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Workout warrior

It might be the good Italian genes that keep award-winning bodybuilder Robert Spinelli, 72, feeling so young. But in his opinion, it’s his heritage and his dedication to working out that keep him looking youthful.

“My day typically consists of coffee, oatmeal and the gym,” Spinelli said. “I’ll probably die in the gym.”

Spinelli, a resident of Sun City Anthem, has dedicated his life to being athletic and has won a bodybuilding title and other athletic awards.

Since Spinelli was 16, he has been athletic.

“I was a chubby kid,” Spinelli said. “Most of my family tends to be obese.”

After being subjected to cruel nicknames such as “Spinel-belly,” he turned to bulimia to lose weight.

After he dropped to about a size 28 waist, he decided that rather than be bulimic, he should keep weight off the right way and turned to exercising and lifting.

“I got into weightlifting when it wasn’t fashionable,” Spinelli said.

Ever since, he has incorporated a workout regimen into his routine.

“I think of working out like brushing your teeth,” Spinelli said. “Just like you know you have to brush your teeth every day, you know you have to work out every day.”

In 1991, he won his first bodybuilding competition, Mr. Los Angeles . He was 52.

“I would like to compete again,” Spinelli said. “I don’t think they have a category for ancient.”

Even with no competitions in his future, Spinelli is either at the Sun City Anthem community gym or Gold’s Gym.

“Sometimes I go to Gold’s Gym to get inspired,” Spinelli said. “Looking at these young guys inspires me.”

Spinelli’s wife, Marilyn, said they constantly monitor what foods they buy.

“We have to make sure there are no hidden sugars or salt or calories,” Marilyn said. “Grocery shopping can be grueling, making sure it is natural. He stresses eating high protein. And of course, lots of vegetables.”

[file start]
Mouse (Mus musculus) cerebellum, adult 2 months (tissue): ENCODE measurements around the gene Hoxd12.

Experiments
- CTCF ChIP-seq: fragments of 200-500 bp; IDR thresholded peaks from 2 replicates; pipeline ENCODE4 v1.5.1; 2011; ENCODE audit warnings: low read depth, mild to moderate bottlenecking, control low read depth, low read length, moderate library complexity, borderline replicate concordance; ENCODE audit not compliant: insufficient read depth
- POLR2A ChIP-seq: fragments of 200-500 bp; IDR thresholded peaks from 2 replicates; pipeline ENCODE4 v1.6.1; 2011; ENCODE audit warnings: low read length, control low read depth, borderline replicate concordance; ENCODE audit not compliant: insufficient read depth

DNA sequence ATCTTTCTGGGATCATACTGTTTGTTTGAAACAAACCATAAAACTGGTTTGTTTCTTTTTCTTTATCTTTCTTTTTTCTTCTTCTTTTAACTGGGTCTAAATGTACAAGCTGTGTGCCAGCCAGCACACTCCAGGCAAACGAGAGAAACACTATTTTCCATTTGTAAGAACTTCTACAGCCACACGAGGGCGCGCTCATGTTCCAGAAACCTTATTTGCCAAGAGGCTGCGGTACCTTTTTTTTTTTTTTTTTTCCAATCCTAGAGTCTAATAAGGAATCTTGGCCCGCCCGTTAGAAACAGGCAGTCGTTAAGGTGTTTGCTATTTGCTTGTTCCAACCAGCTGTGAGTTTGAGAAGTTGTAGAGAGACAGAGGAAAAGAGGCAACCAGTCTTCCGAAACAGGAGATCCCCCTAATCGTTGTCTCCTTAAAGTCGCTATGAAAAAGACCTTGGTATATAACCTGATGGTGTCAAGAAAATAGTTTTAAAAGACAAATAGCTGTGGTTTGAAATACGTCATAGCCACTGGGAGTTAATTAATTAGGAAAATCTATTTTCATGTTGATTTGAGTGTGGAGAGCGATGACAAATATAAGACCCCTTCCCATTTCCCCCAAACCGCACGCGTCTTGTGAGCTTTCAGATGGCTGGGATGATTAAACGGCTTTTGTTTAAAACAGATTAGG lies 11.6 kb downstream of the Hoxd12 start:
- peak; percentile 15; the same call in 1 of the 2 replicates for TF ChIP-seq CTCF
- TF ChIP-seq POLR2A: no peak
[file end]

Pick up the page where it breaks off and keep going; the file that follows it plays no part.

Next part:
Aside from bodybuilding, Spinelli has competed in marathons, half marathons and triathlons.

“I got third in the Las Vegas Triathlon (in 1981),” Spinelli said . “I was in first and took a wrong turn. I saw two guys run the opposite way and turned around.”

Although he doesn’t run much anymore, he still is at the gym.

“I know a lot of people my age are getting knee replacement surgery, and I don’t want it,” Spinelli said. “So I switch off what I do. Some days I do light weights with more repetitions. Other days, I’ll do heavier weights. You have to switch it up so your muscles don’t get used to it. I try to concentrate on a specific body part a day.”

Marilyn also is Spinelli’s gym partner.

“We try to go five or six days in the morning,” Spinelli said. “Then we see what trouble we get ourselves in later.”

Spinelli likes to take his wife and friends out dancing. On occasion, women will hit on him.

“One time we were out dancing, and this woman introduced herself to me to tell me she thought I was striking,” Spinelli said. “I never thought of myself as striking. I never worked out to get noticed. I told one of my friends we were with, and she said, ‘Well, you are striking.’ ”

But Marilyn doesn’t mind the attention.

“I’m not jealous,” Marilyn said.

Marilyn said Spinelli works hard for his body and the attention that comes with that dedication.

“You stand him next to other guys his age, and they are old men,” Marilyn said. “I have a perpetual teenager.”

Spinelli said the decision he made to stay fit when he was young has paid off.

“I see people our age and they can hardly walk,” Spinelli said. “They are falling apart.”

Regardless of age, Spinelli said it’s never too late to start working out.

He encourages people to stay positive when trying to stay fit.

“That’s why people give up,” Spinelli said. “The get discouraged when they don’t see results. Most of the time it’s because they aren’t (working out) right.”

If anyone ever asked Spinelli for help in the gym, he would give it.

“But you can’t go up to a random person and tell them they’re not working out right,” Spinelli said. “It’s like going up to someone and telling them they aren’t driving right.”

Spinelli is encouraged when he sees people older than him still working out.

“I was in the gym and saw a 90-year-old.” Spinelli said. “He was lifting weights, doing curls. It was great. It was inspiring.”

Contact Henderson and Anthem View reporter Michael Lyle at mlyle@viewnews.com or 387-5201.

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